Lawsuit against Pennsylvania troopers accused of setting man on fire set to proceed
A federal judge has ruled that the trial of Pennsylvania trooper
accused of using excessive force can go ahead, meaning plaintiff
Allen Brown does not have to “unequivocally” prove that
other officers failed to intervene upon witnessing him set him on
In the early morning of August 24, 2008, Brown was spotted by Pennsylvania state patrol for driving an unlicensed scooter on the Schuylkill Expressway in eastern Pennsylvania. Troopers Justin LeMaire and Peter Burghart gave chase when Brown, who was driving without the legally required license plates or protective headgear, refused to pull over.
The low-speed pursuit ended when Brown drove into a cable blocking the entrance to the apartment complex he was attempting to flee into. When Brown fell off the scooter it started leaking gas, which leaked onto him as he lay in the street. Police say the suspect then failed to cooperate and was Tasered multiple times, at which point the electricity met with the gasoline and engulfed Brown in flames.
Burghart would later testify, according to Courthouse News, that Brown failed to recognize the officers’ commands and put himself at risk by resisting arrest. After Trooper LeMaire put out the flames with a fire extinguisher Brown again rose to his feet and allegedly began threatening the officers.
Brown would later plead guilty to driving under the influence and attempting to elude an officer but filed a lawsuit against LeMaire and Burghart in 2010 claiming that he suffered third-degree burns over about a third of his body. Both officers testified that they knew prior to the accident that a taser was capable of igniting gasoline, although they denied thinking of it at the time.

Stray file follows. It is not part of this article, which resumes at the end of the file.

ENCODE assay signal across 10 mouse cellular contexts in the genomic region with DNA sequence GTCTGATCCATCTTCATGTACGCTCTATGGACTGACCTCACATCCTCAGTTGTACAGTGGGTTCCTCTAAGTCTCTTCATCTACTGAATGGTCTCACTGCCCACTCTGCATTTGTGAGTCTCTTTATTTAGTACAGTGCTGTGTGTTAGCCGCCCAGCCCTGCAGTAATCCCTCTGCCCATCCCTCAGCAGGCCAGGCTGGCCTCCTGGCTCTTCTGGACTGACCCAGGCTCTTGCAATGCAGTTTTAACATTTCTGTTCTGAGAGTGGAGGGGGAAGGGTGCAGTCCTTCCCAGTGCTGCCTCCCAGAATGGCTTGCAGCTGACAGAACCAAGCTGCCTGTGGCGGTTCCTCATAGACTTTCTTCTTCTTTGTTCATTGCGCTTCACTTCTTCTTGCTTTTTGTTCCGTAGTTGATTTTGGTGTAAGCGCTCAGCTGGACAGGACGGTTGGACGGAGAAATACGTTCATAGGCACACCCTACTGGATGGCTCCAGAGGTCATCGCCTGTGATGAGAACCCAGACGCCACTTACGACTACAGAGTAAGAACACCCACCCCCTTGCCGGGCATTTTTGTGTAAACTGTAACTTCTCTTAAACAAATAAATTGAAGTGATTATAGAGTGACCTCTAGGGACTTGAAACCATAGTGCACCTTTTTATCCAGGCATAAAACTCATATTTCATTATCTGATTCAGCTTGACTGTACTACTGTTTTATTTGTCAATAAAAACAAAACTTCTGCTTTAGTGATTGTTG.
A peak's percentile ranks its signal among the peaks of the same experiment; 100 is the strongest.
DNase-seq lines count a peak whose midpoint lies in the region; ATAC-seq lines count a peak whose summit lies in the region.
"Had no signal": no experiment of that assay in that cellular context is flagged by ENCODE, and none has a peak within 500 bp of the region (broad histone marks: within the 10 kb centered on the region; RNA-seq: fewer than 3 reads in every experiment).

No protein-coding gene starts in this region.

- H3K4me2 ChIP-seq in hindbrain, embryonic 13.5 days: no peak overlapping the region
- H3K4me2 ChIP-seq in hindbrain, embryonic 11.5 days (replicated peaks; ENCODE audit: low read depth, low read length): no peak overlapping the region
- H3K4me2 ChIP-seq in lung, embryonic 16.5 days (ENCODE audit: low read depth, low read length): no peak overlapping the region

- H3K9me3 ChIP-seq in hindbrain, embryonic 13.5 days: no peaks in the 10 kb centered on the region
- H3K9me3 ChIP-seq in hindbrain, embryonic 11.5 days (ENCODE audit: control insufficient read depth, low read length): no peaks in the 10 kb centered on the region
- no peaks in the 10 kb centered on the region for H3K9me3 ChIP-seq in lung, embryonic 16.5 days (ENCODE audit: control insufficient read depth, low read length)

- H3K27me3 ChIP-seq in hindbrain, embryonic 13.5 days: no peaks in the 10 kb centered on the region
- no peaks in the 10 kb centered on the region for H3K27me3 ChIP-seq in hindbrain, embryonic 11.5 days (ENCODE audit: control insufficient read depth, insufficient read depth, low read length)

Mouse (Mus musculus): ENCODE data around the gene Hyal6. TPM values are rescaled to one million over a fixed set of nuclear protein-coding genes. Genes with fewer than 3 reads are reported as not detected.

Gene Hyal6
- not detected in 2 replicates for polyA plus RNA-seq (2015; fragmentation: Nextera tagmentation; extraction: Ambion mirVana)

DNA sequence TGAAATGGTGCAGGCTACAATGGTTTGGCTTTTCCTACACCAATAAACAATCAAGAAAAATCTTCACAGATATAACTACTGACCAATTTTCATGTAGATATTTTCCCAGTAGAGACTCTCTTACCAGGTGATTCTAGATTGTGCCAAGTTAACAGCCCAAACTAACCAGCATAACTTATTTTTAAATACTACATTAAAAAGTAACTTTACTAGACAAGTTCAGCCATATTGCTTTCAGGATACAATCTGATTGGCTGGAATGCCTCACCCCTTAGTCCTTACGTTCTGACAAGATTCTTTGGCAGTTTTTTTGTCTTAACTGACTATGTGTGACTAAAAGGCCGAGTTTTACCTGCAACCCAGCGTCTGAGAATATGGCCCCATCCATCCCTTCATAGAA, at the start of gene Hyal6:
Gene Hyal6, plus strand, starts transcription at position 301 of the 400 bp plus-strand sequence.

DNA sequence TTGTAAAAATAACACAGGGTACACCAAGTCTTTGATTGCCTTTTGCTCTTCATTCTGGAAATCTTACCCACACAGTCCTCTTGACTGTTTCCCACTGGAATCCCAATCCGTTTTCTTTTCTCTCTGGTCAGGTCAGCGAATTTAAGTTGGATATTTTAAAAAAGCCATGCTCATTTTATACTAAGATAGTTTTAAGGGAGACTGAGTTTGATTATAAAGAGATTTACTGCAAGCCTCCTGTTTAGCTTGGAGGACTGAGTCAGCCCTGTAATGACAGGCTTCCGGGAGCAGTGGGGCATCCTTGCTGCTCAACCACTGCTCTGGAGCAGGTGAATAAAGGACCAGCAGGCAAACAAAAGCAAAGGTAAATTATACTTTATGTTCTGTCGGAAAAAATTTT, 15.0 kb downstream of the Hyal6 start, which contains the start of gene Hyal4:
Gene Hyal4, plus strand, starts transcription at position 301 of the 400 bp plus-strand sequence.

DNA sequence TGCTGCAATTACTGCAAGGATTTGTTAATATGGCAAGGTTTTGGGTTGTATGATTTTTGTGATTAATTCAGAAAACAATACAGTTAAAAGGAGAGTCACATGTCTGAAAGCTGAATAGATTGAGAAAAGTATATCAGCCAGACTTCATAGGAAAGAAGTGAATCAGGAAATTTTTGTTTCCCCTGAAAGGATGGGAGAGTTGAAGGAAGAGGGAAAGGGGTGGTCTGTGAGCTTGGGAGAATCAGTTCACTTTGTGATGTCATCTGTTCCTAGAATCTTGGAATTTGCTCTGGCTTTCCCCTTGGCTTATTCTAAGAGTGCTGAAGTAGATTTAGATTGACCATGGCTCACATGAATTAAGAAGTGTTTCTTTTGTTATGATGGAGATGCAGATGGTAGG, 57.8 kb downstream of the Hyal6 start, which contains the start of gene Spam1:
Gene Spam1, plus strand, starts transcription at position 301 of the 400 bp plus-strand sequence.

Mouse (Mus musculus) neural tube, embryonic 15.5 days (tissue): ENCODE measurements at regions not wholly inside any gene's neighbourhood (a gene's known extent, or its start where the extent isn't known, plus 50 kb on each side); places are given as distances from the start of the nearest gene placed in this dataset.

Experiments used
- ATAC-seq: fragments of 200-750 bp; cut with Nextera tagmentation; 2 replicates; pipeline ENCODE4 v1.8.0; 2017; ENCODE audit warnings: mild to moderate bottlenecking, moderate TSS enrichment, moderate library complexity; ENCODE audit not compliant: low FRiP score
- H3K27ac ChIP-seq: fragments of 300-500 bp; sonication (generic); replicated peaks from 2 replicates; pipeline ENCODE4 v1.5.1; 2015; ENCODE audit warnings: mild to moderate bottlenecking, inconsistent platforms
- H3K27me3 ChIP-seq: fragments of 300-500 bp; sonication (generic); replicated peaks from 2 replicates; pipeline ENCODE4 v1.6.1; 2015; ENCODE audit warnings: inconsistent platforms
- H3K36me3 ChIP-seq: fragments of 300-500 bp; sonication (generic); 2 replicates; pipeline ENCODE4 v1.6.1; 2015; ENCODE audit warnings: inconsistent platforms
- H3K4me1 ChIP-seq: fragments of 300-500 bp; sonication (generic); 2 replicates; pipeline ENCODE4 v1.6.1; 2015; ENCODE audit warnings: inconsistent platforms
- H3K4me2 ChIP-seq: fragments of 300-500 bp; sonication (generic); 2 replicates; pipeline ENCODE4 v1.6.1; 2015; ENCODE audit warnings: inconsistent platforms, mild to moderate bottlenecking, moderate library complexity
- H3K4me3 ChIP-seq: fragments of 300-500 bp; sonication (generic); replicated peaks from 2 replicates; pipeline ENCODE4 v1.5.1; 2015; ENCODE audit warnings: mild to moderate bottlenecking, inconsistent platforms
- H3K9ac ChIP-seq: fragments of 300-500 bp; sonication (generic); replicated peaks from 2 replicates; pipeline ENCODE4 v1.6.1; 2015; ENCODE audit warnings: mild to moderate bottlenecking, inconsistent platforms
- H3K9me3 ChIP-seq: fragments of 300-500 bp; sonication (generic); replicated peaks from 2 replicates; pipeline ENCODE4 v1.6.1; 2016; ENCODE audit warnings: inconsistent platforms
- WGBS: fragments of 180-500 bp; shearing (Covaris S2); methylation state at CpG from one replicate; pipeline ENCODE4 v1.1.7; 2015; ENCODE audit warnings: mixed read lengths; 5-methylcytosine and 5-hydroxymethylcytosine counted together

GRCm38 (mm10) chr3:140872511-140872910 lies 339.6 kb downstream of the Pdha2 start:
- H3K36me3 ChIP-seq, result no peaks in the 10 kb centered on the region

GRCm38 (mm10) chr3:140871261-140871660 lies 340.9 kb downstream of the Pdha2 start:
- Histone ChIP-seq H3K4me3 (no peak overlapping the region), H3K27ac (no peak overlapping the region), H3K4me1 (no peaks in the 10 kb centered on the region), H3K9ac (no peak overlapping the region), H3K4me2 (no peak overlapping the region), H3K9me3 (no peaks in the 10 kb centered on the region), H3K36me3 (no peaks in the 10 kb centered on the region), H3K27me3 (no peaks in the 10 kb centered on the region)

Judge Pratter previously ruled that LeMaire’s status in the case lacked clarity but denied an immunity request from Burghart, siding with Brown’s expectation that a routine traffic stop “surely would not conclude that conduct risking lighting that suspect on fire was an appropriate amount of force ,” she wrote.
“Burghart is not entitled to qualified immunity because 'an officer familiar with legal precedent regarding the amount of force appropriate in the case of (1) an unarmed, but resisting suspect (2) who was not attempting to harm officers and, (3) aside from resisting arrest, had only committed traffic violations surely would not conclude that conduct risking lighting that suspect on fire was an appropriate amount of force ,” Judge Pratter continued.